Lens (mm): 55, ISO: 400, Aperture: 2.8, Shutter: 1/60, Program: Manual
Light has contrast
Observing the shadows is the easiest way to identify contrast. Distinct, deep, hard-edged shadows are evidence of harsh light. The harsh light of bright, cloudless sunshine is difficult to photograph in, especially if that harsh light is also sidelight. It can be difficult to come up with an exposure that will show detail in the shadows and not overexpose the highlights. Likewise, it can be difficult to expose for the highlights without completely losing the shadows. It’s up to you as the photographer to choose the most pleasing, and sometimes least adverse, alternative. When faced with no other choice than to shoot in high-contrast light, I try to find unique ways to work around the unattractive lighting.
For instance, Figure 4.25 was taken around one o’clock in the afternoon and not a cloud in sight. I had no choice but to shoot under terrible lighting conditions. So I opted to disguise the nasty light with the environment around my subject—in this case, bars on a window.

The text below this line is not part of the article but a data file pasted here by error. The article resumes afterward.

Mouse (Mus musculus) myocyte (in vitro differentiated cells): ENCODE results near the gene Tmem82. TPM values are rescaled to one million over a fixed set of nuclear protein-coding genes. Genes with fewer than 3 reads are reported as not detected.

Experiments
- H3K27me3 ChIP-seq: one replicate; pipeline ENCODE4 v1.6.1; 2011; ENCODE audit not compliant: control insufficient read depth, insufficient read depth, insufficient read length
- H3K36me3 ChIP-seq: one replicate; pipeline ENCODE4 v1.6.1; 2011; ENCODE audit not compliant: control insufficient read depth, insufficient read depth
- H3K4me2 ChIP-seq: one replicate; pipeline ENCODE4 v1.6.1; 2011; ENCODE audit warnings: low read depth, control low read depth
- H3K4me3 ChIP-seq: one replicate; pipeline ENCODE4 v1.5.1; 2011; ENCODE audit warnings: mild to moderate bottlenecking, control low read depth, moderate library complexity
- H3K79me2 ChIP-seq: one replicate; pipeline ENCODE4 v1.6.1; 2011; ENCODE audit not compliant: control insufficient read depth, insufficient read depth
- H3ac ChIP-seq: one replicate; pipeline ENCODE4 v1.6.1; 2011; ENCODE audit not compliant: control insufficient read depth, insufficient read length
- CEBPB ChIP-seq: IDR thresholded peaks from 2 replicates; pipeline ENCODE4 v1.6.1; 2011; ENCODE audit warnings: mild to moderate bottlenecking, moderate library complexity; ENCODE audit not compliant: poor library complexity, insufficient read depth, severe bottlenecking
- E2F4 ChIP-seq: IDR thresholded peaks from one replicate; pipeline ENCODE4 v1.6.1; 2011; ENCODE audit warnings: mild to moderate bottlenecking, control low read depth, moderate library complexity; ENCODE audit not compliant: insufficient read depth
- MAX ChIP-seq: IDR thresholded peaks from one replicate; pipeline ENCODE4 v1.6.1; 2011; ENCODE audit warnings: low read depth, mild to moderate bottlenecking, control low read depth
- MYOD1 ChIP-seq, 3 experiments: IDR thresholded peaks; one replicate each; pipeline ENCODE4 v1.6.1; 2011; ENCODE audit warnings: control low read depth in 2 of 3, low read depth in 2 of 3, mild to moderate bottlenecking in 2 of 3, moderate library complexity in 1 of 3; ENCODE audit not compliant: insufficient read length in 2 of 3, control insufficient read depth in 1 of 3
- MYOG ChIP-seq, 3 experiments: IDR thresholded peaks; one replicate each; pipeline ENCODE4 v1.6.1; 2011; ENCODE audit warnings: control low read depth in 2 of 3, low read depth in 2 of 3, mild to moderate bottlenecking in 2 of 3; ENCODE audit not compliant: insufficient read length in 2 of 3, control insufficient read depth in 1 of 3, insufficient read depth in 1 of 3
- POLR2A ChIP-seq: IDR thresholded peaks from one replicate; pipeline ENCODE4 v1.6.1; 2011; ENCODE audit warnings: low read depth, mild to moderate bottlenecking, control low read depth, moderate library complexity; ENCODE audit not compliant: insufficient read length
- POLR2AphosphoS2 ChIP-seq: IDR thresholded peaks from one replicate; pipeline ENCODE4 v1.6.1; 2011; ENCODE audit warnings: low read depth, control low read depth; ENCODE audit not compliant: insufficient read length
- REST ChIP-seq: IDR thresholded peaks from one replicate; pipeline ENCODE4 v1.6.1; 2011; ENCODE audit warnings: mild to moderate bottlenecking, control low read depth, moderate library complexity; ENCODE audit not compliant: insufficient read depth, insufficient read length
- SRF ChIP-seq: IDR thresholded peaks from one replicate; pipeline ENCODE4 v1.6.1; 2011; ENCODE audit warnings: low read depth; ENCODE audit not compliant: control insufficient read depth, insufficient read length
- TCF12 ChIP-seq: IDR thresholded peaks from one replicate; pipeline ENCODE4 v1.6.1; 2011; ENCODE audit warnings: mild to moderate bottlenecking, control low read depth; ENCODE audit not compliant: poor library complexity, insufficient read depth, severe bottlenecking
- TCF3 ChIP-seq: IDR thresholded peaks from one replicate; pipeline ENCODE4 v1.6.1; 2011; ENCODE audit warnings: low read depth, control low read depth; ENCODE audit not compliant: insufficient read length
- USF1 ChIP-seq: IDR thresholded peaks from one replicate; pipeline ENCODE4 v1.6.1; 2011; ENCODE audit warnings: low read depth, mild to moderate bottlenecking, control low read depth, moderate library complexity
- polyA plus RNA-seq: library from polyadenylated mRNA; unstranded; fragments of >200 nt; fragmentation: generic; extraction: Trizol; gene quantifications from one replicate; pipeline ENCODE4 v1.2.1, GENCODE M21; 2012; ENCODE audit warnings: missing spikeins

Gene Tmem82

Figure 4.25. A U.S. Army soldier rummages through the rubble of a bombed-out building during a cordon and search for weapons caches and anti-Iraqi forces in Old Baqubah, Iraq.
Lens (mm): 23, ISO: 200, Aperture: 2.8, Shutter: 1/2500, Exp. Comp: -0.3, Program: Aperture Priority
Soft light—the light of an overcast day for instance—is the quality of light most photographers prefer (Figure 4.26). Soft light seems to wrap around and envelop subjects. It’s great for color because there are no hot spots or overexposed areas to detract from a subject’s true color. Light, whether bright or dim, always has direction and color. Although I can appreciate soft light situations, they aren’t my favorite. I prefer more direct, contrast-laden light. Shadows are what I build my pictures around to create mood and dimension. If I choose to use a softly lit image, it’s because the moment outweighs the light.
Figure 4.26. Marine Corps recruit David Briones stands in formation during physical training at Parris Island, South Carolina.
Lens (mm): 66, ISO: 400, Aperture: 2.8, Shutter: 1/1500, Exp. Comp.: +1.0, Program: Aperture Priority